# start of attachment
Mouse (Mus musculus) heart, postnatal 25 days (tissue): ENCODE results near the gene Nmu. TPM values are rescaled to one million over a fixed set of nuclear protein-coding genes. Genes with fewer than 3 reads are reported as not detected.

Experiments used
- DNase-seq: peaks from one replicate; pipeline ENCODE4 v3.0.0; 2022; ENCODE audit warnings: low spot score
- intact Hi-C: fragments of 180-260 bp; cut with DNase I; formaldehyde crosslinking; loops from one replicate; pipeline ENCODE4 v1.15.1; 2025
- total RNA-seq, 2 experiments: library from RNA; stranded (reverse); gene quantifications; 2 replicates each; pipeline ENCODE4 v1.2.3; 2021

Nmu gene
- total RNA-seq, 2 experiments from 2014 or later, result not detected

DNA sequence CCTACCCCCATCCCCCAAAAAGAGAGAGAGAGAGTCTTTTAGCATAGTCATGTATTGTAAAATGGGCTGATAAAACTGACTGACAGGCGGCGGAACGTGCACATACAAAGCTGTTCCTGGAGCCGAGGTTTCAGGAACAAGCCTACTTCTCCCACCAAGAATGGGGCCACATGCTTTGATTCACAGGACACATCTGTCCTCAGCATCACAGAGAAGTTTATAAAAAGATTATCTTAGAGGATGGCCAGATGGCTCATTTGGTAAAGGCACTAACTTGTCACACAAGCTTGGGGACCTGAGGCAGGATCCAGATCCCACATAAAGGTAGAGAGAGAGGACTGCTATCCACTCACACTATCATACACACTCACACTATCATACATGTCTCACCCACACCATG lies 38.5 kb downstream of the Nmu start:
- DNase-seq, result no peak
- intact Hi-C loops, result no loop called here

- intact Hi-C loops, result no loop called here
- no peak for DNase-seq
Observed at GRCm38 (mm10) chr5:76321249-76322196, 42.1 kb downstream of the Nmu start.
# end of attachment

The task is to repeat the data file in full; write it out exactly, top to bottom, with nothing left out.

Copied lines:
Mouse (Mus musculus) heart, postnatal 25 days (tissue): ENCODE results near the gene Nmu. TPM values are rescaled to one million over a fixed set of nuclear protein-coding genes. Genes with fewer than 3 reads are reported as not detected.

Experiments used
- DNase-seq: peaks from one replicate; pipeline ENCODE4 v3.0.0; 2022; ENCODE audit warnings: low spot score
- intact Hi-C: fragments of 180-260 bp; cut with DNase I; formaldehyde crosslinking; loops from one replicate; pipeline ENCODE4 v1.15.1; 2025
- total RNA-seq, 2 experiments: library from RNA; stranded (reverse); gene quantifications; 2 replicates each; pipeline ENCODE4 v1.2.3; 2021

Nmu gene
- total RNA-seq, 2 experiments from 2014 or later, result not detected

DNA sequence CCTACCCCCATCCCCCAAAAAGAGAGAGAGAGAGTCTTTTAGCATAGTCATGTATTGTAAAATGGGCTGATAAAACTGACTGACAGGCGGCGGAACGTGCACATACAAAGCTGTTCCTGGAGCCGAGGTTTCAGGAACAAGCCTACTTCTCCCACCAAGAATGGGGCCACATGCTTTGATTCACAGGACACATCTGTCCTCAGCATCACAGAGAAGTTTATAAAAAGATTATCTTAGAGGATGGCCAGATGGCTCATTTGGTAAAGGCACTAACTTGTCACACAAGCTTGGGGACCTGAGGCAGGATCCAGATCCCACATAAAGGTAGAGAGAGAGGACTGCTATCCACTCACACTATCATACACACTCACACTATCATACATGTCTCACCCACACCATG lies 38.5 kb downstream of the Nmu start:
- DNase-seq, result no peak
- intact Hi-C loops, result no loop called here

- intact Hi-C loops, result no loop called here
- no peak for DNase-seq
Observed at GRCm38 (mm10) chr5:76321249-76322196, 42.1 kb downstream of the Nmu start.